This article may have misleading content. Please help clarify the content. (February 2018)

A new-collar worker is an individual who develops technical and soft skills needed to work in the contemporary technology industry through nontraditional education paths.[1][2] The term was introduced by IBM CEO Ginni Rometty in late 2016 and refers to "middle-skill" occupations in technology, such as cybersecurity analysts, application developers and cloud computing specialists.


The term "new-collar job" is a play on “blue-collar job”. It originated with IBM's CEO Ginni Rometty,[3][4] relating to the company's efforts to increase the number of people qualified for technology jobs.[5] In November 2016, Rometty wrote an open letter to then-President-elect Donald Trump, which introduced the idea of "new-collar jobs" and urged his support for the creation of these types of roles.[6][5] Rometty coined the term in response to new employment designations as industries are moving into a new technology era,[3][7] and jobs are created that require new skills in data science, cloud computing and artificial intelligence.[8]

Occupations and education requirements

According to Rometty, "relevant skills, sometimes obtained through vocational training", are the qualifying characteristics of new-collar work.[5] Typical new-collar jobs include: cloud computing technicians, database managers, cybersecurity analysts, user interface designers, and other assorted IT roles.[9][10] Technical skills and education are required for these roles but not necessarily a four-year college degree.[5] Skills may be developed through nontraditional education such as community college courses[9] and industry certification programs.[4] Employers of new-collar workers value the ability to adapt and learn, equally to more formal education.[1] As well, training for new-collar jobs often involves development of relevant soft skills.[9] Due to a widespread skills gap, industry demand for new-collar workers has led to the development of education initiatives focused on technical skills.[11][12] Examples of such initiatives include a partnership between Delta Air Lines and about 37 aviation maintenance schools in the US to develop a curriculum focused on skills needed in the aviation industry, and IBM's P-Tech program for high-school and associate degree.[4]


In the United States, the "New Collar Jobs Act" was released by Representatives Ted Lieu (California), Matt Cartwright (Pennsylvania) and Ann McLane Kuster (New Hampshire) in July 2017. The Act sought to provide scholarship funding and debt relief for individuals who study cybersecurity and take up cybersecurity roles, as well as establishing tax breaks for employers that offer cybersecurity training.[13] In August 2017, Virginia Lt. Governor Ralph Northam announced a vocational training program titled "Get Skilled, Get A Job, and Give Back", focused on skills for new-collar jobs.[12]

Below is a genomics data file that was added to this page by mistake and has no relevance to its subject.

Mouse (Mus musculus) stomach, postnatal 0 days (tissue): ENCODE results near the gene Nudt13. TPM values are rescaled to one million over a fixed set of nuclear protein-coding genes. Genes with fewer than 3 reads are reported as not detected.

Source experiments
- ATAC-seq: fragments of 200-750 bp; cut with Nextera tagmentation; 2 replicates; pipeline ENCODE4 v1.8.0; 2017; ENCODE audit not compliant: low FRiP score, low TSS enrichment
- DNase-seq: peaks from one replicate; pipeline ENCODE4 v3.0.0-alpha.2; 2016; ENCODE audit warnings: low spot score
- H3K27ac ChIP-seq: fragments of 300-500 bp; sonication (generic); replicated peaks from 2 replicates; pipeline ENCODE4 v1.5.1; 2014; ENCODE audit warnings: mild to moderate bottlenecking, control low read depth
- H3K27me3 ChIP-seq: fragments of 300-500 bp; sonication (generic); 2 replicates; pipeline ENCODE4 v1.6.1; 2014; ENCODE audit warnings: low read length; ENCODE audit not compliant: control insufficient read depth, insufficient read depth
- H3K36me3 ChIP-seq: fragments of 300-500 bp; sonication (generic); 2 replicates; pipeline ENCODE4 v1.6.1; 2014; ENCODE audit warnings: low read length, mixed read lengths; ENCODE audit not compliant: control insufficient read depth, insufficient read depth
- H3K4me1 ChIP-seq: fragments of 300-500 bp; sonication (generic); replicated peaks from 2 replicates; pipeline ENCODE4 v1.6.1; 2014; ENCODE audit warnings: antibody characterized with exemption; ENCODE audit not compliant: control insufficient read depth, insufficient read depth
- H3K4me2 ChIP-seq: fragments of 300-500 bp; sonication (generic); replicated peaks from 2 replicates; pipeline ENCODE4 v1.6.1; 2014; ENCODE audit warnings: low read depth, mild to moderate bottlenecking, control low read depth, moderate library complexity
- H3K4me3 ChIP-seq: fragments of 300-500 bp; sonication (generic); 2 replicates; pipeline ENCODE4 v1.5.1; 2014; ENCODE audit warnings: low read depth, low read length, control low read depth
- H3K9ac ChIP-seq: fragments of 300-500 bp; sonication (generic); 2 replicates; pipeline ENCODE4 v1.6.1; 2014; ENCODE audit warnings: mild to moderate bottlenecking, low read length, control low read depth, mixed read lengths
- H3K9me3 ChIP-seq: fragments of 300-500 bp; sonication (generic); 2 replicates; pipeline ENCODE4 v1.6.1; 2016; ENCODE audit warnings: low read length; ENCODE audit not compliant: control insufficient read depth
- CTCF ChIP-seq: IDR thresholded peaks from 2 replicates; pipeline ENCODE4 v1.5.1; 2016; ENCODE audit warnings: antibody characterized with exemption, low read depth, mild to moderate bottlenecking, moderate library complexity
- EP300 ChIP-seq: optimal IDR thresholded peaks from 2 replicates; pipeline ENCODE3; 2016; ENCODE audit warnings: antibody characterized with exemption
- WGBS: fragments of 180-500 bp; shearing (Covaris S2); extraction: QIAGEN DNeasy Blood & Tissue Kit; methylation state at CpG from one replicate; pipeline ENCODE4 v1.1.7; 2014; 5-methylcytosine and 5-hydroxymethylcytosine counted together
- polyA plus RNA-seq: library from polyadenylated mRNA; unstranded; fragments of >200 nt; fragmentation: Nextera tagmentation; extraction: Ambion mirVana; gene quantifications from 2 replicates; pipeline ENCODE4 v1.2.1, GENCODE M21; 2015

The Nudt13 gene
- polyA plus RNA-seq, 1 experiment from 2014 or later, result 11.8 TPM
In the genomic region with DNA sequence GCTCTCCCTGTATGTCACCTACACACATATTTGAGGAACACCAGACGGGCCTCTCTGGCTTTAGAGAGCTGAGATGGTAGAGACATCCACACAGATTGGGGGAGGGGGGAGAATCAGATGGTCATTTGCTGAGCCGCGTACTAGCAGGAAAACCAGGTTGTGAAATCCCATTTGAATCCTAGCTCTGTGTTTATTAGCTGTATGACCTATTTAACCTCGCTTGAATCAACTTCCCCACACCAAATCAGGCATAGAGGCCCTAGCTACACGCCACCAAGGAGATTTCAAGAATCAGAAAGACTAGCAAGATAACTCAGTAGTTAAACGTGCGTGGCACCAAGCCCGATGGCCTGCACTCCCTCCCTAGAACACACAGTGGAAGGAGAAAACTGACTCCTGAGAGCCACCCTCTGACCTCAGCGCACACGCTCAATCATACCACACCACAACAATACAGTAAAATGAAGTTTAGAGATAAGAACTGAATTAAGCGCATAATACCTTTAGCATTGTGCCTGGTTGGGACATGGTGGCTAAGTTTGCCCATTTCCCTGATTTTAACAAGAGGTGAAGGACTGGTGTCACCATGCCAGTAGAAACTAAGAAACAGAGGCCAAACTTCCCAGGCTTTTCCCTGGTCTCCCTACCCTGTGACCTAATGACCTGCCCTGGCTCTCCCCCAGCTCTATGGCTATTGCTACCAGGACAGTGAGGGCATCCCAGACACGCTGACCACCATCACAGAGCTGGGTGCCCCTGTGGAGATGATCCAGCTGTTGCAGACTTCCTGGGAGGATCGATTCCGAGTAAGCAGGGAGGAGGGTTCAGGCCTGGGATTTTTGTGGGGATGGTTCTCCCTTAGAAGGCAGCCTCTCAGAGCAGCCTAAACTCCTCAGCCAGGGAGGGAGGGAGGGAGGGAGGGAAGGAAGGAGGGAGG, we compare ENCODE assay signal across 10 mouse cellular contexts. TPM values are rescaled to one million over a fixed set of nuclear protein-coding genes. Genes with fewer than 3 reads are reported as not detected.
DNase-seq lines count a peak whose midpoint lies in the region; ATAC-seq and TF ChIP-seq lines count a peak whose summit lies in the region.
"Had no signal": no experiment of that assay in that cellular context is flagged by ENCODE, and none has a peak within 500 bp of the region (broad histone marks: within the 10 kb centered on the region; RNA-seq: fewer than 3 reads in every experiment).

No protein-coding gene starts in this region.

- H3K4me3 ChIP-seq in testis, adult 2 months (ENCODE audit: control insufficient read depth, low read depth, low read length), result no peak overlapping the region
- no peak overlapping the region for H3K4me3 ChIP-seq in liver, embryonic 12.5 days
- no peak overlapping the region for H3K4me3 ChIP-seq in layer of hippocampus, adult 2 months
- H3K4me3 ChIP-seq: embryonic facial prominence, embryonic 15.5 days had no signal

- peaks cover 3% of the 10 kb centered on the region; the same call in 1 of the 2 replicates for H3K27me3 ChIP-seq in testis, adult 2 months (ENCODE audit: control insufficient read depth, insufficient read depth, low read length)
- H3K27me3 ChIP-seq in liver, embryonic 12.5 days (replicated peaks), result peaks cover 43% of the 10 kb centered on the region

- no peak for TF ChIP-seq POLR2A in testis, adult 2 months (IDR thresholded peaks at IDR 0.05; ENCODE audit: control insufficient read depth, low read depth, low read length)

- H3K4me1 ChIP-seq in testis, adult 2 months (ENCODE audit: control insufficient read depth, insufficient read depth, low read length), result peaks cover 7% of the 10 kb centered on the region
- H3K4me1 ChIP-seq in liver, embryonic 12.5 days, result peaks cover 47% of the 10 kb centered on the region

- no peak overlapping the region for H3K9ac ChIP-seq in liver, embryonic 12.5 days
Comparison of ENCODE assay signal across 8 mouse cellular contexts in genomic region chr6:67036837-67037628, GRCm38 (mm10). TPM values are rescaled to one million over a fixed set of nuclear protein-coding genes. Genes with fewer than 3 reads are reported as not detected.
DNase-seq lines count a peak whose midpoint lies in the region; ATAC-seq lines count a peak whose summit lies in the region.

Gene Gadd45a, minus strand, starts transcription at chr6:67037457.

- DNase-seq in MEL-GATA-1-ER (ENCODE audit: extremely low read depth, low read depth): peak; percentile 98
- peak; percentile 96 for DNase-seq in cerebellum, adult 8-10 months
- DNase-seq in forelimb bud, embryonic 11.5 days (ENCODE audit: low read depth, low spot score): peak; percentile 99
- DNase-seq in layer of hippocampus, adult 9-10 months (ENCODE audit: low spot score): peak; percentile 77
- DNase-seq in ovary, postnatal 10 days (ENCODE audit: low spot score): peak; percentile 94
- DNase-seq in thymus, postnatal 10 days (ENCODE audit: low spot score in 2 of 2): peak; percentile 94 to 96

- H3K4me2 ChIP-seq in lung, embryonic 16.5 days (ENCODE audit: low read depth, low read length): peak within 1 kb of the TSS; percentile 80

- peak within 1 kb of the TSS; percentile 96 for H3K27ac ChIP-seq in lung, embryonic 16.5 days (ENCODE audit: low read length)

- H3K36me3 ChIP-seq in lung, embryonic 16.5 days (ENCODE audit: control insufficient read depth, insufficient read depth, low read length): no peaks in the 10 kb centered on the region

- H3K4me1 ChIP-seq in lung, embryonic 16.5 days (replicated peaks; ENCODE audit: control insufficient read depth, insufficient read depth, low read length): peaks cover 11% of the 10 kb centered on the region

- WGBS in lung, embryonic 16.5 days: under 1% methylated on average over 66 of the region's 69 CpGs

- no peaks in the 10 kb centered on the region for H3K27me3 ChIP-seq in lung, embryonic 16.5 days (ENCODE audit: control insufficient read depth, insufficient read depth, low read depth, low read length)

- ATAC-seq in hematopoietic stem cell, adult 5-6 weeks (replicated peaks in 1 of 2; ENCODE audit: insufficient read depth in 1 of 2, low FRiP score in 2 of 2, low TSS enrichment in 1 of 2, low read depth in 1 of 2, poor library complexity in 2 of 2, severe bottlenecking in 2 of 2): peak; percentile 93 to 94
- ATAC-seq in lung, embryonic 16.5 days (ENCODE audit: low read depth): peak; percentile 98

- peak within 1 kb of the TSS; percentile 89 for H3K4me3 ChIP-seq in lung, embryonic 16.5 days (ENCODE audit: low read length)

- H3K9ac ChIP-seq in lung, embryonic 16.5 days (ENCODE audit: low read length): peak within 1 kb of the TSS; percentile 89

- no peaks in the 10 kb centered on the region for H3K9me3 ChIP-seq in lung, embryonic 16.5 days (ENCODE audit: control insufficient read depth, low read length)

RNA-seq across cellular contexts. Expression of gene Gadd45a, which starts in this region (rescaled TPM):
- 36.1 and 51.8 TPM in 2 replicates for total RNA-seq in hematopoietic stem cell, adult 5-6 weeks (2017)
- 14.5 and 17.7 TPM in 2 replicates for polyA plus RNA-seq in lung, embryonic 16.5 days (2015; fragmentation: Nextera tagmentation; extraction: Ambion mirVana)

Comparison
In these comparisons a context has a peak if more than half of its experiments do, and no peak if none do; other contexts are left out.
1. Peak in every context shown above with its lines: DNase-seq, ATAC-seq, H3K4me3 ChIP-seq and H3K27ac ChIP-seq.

See also


  1. ^ a b Warren Tren (28 July 2017). "Employers hiring for 'new collar' jobs". KTVK. Retrieved 25 August 2017.
  2. ^ Dana Fowle (7 August 2017). "The rise of new collar workers". WAGA-TV. Retrieved 25 August 2017.
  3. ^ a b Anita Balakrishnan, Berkeley Lovelace Jr. (17 January 2017). "IBM CEO: Jobs of the future won't be blue or white collar, they'll be 'new collar'". CNBC. Retrieved 8 August 2017.
  4. ^ a b c Nicole Spector; Michael Cappetta (19 September 2017). "Companies and Colleges Unite to Train 'New Collar' Students". NBC News. Retrieved 2 November 2017.
  5. ^ a b c d Chris Weller (6 January 2017). "IBM's concept of 'new collar jobs' could be vital in an automated future". Business Insider. Retrieved 8 August 2017.
  6. ^ Berkeley Lovelace Jr. (15 November 2016). "IBM's Ginni Rometty writes open letter to Donald Trump". CNBC. Retrieved 8 August 2017.
  7. ^ Pundy Pillay, David Everatt (31 July 2017). "What's in a name? Towards genuine economic transformation in South Africa". The Conversation. Retrieved 25 August 2017.
  8. ^ Bernie Monegain (8 February 2017). "IBM launches $70 million 'New Collar Jobs' digital initiative in Africa". HealthCareITNews. Retrieved 8 August 2017.
  9. ^ a b c Steven Lohr (28 June 2017). "A New Kind of Tech Job Emphasizes Skills, Not a College Degree". The New York Times. Retrieved 25 August 2017.
  10. ^ Patrick Gillespie (15 November 2016). "IBM chief to Trump: Let's create 'new collar' jobs". CNN Money. Retrieved 8 August 2017.
  11. ^ Sujit John (28 June 2017). "IBM India plans to launch 12+2 programme for new collar jobs". The Times of India. Retrieved 25 August 2017.
  12. ^ a b Sydney Kashiwagi (14 August 2017). "Lt. Gov. Ralph Northam campaigns in Dulles to promote vocational job training plan". Loudoun Times. Retrieved 25 August 2017.
  13. ^ Joe Uchill (25 July 2017). "Dems introduce cyber workforce bill". The Hill. Retrieved 25 August 2017.